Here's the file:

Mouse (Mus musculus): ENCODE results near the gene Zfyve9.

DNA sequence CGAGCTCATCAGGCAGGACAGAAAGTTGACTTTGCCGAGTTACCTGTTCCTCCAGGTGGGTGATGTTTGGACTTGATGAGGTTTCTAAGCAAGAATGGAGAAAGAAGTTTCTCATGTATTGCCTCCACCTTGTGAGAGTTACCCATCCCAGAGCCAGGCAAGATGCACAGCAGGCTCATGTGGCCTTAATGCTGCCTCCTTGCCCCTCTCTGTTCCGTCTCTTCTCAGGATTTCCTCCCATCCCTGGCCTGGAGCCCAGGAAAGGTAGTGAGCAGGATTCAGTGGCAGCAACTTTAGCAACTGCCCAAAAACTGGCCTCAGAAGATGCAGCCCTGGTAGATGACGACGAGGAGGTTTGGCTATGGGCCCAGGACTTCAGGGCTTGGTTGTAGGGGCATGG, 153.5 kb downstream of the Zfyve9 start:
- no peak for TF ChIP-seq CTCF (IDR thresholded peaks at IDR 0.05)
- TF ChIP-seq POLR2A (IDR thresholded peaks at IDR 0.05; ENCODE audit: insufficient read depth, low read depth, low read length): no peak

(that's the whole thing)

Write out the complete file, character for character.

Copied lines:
Mouse (Mus musculus): ENCODE results near the gene Zfyve9.

DNA sequence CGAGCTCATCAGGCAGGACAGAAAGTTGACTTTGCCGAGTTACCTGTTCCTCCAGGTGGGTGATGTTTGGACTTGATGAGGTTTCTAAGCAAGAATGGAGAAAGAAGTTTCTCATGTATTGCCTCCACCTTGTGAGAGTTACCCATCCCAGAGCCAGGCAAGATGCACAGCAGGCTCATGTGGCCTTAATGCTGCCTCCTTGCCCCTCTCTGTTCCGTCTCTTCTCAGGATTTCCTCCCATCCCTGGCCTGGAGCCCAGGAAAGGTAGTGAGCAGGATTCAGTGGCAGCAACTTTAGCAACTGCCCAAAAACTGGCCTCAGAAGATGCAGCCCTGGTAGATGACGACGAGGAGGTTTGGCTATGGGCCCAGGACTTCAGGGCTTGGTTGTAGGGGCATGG, 153.5 kb downstream of the Zfyve9 start:
- no peak for TF ChIP-seq CTCF (IDR thresholded peaks at IDR 0.05)
- TF ChIP-seq POLR2A (IDR thresholded peaks at IDR 0.05; ENCODE audit: insufficient read depth, low read depth, low read length): no peak